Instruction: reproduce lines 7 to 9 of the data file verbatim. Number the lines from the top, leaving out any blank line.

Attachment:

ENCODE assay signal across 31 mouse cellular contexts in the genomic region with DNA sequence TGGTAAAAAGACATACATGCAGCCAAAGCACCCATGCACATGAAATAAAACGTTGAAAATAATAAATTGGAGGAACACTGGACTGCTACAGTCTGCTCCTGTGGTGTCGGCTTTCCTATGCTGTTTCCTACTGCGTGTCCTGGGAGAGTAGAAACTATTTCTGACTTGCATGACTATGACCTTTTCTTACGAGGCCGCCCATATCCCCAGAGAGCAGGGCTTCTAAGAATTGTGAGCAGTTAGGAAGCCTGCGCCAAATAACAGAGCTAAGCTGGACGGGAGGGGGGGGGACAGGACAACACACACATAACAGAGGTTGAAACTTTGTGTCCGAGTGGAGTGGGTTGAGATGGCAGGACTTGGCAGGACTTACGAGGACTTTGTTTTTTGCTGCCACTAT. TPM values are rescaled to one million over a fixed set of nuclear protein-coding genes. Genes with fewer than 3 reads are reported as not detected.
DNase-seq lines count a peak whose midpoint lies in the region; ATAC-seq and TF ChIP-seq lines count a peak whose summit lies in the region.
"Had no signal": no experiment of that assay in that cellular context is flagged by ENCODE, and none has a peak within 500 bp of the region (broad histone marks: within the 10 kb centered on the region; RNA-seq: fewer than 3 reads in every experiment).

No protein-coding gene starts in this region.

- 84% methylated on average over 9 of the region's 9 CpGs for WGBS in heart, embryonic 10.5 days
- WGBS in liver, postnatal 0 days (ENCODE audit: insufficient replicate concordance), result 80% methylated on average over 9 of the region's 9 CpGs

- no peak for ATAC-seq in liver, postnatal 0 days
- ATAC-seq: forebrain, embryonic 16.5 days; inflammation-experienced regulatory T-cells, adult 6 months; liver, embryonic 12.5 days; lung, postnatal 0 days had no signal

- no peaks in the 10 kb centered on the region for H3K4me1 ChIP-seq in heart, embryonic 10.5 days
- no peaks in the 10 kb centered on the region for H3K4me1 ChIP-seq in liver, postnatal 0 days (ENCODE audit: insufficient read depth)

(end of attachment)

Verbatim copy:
- no peak for ATAC-seq in liver, postnatal 0 days
- ATAC-seq: forebrain, embryonic 16.5 days; inflammation-experienced regulatory T-cells, adult 6 months; liver, embryonic 12.5 days; lung, postnatal 0 days had no signal

- no peaks in the 10 kb centered on the region for H3K4me1 ChIP-seq in heart, embryonic 10.5 days